It can be really hard to figure out the math, sometimes. Someone missed it back in school, someone forgot what they once understood, and at university it becomes extremely difficult to cope with the tasks of higher mathematics. The “mountains” of formulas, integrals, calculating derivatives and other “charm” of the program are terrifying. You can often feel like a complete “kettle” when you’re figuring it out.

In many cases, the “write off the neighbour” method works. But there are 2 “buts”: 1. classmates and classmates, often do not know how to solve the tasks themselves, so there is no one to cheat; 2. it will not help you at the exam and control, because there you will have your own personal ticket with the tasks to be solved.

# What should I do? **Is gre hard**?

The very first advice, if you are studying at university, is to attend lectures and take notes. Even if you don’t understand anything at the lecture itself, the recorded topics and formulas will give you a chance to sort it out at home, or at least present a summary of the exam to the lecturer. Believe me, having a synopsis significantly increases your chances of taking the exam, even if you know very little.

If at home, looking at the math book and notebook, you also feel like a “kettle”, the most correct decision would be to go to a tutor, preferably an online tutor. Because, firstly, it is cheaper, secondly, you can explain the topics and how to solve individual tasks at almost any time of day, and it is very convenient. Experienced online tutors on the above, probability theory and mathematical statistics can be found here. If you need help on a school mathematics course, we advise you to go straight here.

But the most important advice, which will definitely help you in a difficult situation with mathematics – master the minimum! If you can’t give the right answer to the question “What is the sum of squares of rectangular triangle catheters” (and it is equal to the square of hypotenuse), then most likely you will not even “pull” further. Therefore, it is important to remember the basic rules, algorithms and formulas that teachers ask on the exam, or give on the control. A good math tutor, or, in the case of students, a higher math tutor, can also help you to master the necessary minimum.

From the basic one, let’s remember the bracketing rules:

…+ (-a+b+c-d) = -a+b+c-d – If there is a plus sign in front of the brackets, we can simply omit the bracket and leave each value with the same sign as it stands.

…- (-a+b+c-d) = a-b-c+d- If there is a minus sign before the parentheses, then by omitting the parentheses we change the sign of each value (there was a minus sign, so after opening the parenthesis there will be a plus sign, and vice versa).

Even if you suddenly get it mixed up in a written exam paper and the examiner points out an error, you can quickly voice the rule and say that you were just nervous and wrote incorrectly. It’s much better than keeping your eyes down when you’re asked, “Where is the mistake? **Is gre hard?**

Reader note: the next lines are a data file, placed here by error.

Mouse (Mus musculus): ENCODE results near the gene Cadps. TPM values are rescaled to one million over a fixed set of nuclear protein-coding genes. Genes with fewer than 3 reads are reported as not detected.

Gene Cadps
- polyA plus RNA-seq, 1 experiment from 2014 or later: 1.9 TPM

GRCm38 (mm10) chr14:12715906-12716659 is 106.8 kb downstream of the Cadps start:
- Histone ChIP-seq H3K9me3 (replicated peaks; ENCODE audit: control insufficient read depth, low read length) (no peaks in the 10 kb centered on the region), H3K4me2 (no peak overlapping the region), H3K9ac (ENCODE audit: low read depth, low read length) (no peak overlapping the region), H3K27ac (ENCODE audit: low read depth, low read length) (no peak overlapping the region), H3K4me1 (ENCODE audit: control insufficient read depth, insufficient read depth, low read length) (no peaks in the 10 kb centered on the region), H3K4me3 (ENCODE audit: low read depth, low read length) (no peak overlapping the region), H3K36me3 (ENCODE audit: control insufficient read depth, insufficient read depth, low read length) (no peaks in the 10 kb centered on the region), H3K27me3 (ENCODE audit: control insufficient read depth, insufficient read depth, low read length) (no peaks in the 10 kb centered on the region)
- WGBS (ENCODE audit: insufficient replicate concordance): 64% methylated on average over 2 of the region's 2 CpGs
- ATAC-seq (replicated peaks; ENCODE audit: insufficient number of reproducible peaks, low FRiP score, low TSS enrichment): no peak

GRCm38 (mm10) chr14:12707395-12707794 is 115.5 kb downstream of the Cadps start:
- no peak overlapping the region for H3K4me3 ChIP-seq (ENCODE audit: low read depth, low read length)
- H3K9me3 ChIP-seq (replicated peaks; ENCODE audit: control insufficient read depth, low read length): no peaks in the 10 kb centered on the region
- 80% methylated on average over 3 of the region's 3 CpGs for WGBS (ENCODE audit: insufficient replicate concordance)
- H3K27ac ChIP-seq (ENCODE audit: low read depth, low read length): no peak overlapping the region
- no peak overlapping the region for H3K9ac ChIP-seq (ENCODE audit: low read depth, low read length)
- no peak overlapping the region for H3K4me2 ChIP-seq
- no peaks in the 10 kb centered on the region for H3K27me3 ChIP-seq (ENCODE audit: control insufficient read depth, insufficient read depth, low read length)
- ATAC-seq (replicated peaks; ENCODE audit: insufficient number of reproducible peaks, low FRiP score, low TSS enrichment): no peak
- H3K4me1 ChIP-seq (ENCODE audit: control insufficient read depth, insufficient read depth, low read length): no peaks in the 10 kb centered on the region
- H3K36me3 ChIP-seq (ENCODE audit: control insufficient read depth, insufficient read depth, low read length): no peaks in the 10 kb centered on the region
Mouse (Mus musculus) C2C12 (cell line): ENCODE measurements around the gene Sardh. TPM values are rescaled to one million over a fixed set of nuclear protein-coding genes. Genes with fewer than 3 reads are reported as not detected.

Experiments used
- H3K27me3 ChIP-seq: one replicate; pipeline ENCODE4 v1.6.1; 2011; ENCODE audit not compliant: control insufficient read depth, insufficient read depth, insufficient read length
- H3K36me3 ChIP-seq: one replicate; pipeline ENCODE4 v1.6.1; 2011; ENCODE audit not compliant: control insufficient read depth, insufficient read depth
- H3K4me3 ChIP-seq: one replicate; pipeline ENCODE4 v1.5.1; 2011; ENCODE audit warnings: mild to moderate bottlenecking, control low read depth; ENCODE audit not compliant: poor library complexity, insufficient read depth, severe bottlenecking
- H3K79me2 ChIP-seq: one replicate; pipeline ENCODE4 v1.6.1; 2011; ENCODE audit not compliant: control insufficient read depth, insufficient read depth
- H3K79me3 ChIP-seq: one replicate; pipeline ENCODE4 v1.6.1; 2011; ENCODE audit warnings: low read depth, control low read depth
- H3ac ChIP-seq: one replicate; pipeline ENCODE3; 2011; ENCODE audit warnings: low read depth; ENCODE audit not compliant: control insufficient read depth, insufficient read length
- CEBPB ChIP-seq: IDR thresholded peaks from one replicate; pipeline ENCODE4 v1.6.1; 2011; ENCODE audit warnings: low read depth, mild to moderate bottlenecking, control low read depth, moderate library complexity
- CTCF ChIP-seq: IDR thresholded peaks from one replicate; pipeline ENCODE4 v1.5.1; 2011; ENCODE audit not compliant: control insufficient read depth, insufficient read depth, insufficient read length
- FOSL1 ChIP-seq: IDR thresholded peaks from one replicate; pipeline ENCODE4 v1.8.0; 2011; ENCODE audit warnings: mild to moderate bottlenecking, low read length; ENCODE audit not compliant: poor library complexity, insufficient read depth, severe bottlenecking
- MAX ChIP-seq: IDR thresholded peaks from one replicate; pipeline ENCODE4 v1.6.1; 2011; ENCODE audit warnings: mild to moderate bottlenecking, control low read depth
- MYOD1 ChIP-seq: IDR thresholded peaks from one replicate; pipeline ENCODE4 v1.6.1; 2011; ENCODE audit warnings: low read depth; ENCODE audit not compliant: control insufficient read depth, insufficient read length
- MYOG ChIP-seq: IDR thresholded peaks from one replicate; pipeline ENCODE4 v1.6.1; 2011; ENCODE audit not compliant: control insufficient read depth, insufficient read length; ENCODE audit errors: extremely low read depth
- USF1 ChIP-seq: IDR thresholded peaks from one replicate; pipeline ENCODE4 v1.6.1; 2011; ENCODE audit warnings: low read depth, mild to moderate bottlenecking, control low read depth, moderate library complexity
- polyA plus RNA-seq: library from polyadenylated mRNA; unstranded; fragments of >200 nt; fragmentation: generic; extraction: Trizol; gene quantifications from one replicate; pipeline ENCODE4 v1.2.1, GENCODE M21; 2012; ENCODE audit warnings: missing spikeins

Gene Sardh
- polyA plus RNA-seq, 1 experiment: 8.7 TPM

The same rule is valid for multiplication.

a(b-c) =ab-ac- Before “a” there is no minus, which means the signs are saved.

-a(b-c)=ab+ac- There is a minus sign before “a”, which means that we must change the sign when opening the brackets.

In general, it is important to remember that two Minusa give the PLUS and three Minusa give the MINUS. The main thing is not to get confused in this when solving problems in higher or even school mathematics.

Further we will consider the conversion of such syllables.

When looking at such examples, it is important to remember that you can only subtract and sum up values that have the same variables and degrees. That is, you can subtract 9 ax from 5ax, but you can’t just subtract 9ax2 (because x has a different degree), or you can’t add 9yz because other variables are involved.

Speaking of degrees. A lot of people are scared of them in vain, because in fact it is a usual multiplication of a number by itself.

How do you solve fractions?

Actually, they’re pretty easy to deal with, too. It is important to remember the simple rule that you can only add and subtract fractions with the same denominator.

It is very important to remember that we are doing Multiplication or DIVISION, and then we are doing MANUFACTURING and CONTRIBUTION. That is, in our example it would be an extremely gross error to multiply 5 by 8 and add 7 at once. It is correct to multiply 5 by 8 first, then multiply 7 by 6. And only then add up the obtained results!

Multiply all the fractions according to the principle: multiply numerator by numerator, multiply denominator by denominator.

You can see how to solve the percentage tasks here.

**Free gre online practice tests** math knowledge.

Of course, it is difficult to cover all the necessary things in at least one article, so it is better to take at least a couple of lessons with a tutor, especially before tests and controls. Mastering the basic material, of course, will help you gradually master math, successfully write tests and pass exams.